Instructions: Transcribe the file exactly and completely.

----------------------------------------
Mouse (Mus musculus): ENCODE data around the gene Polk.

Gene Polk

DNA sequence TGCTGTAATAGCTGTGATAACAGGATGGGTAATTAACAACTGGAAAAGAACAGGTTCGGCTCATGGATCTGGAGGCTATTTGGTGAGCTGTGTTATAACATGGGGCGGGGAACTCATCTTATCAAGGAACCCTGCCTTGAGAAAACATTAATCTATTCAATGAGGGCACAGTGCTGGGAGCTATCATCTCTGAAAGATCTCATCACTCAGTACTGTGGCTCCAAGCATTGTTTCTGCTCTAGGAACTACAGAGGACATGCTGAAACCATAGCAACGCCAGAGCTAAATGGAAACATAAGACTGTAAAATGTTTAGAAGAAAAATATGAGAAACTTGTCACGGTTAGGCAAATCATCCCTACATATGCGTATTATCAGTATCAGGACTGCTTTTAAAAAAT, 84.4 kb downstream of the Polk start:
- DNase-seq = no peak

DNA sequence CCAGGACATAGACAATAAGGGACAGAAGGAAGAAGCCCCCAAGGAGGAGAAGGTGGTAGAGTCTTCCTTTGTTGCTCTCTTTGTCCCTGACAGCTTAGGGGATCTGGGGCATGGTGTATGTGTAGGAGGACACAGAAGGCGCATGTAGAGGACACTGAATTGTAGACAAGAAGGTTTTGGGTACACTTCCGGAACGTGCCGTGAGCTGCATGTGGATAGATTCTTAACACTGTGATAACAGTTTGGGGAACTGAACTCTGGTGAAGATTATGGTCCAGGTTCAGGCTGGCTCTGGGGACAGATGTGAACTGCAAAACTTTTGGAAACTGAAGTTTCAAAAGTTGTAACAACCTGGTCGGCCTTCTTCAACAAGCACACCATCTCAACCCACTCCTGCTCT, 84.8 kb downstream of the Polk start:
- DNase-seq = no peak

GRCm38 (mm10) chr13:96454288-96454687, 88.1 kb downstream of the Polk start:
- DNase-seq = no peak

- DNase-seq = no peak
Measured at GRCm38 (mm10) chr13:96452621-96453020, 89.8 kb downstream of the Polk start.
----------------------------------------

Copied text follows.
Mouse (Mus musculus): ENCODE data around the gene Polk.

Gene Polk

DNA sequence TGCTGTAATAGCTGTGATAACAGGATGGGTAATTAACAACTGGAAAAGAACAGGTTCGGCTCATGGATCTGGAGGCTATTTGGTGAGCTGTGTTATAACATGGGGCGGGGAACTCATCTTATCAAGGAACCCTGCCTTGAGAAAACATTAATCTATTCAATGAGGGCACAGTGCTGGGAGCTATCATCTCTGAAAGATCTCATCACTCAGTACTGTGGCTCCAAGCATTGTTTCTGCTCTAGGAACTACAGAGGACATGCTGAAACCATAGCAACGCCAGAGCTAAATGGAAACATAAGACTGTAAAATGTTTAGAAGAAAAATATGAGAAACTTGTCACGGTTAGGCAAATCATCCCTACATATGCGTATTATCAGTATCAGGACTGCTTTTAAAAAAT, 84.4 kb downstream of the Polk start:
- DNase-seq = no peak

DNA sequence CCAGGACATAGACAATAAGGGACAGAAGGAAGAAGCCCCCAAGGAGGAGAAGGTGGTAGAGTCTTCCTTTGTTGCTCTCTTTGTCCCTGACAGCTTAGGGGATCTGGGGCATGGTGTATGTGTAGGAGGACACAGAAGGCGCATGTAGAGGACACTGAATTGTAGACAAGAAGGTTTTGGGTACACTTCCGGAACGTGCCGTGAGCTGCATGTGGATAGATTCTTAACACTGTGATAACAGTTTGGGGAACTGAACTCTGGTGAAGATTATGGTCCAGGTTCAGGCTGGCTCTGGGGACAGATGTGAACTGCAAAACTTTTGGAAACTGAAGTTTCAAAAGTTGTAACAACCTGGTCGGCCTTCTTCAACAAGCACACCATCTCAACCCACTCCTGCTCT, 84.8 kb downstream of the Polk start:
- DNase-seq = no peak

GRCm38 (mm10) chr13:96454288-96454687, 88.1 kb downstream of the Polk start:
- DNase-seq = no peak

- DNase-seq = no peak
Measured at GRCm38 (mm10) chr13:96452621-96453020, 89.8 kb downstream of the Polk start.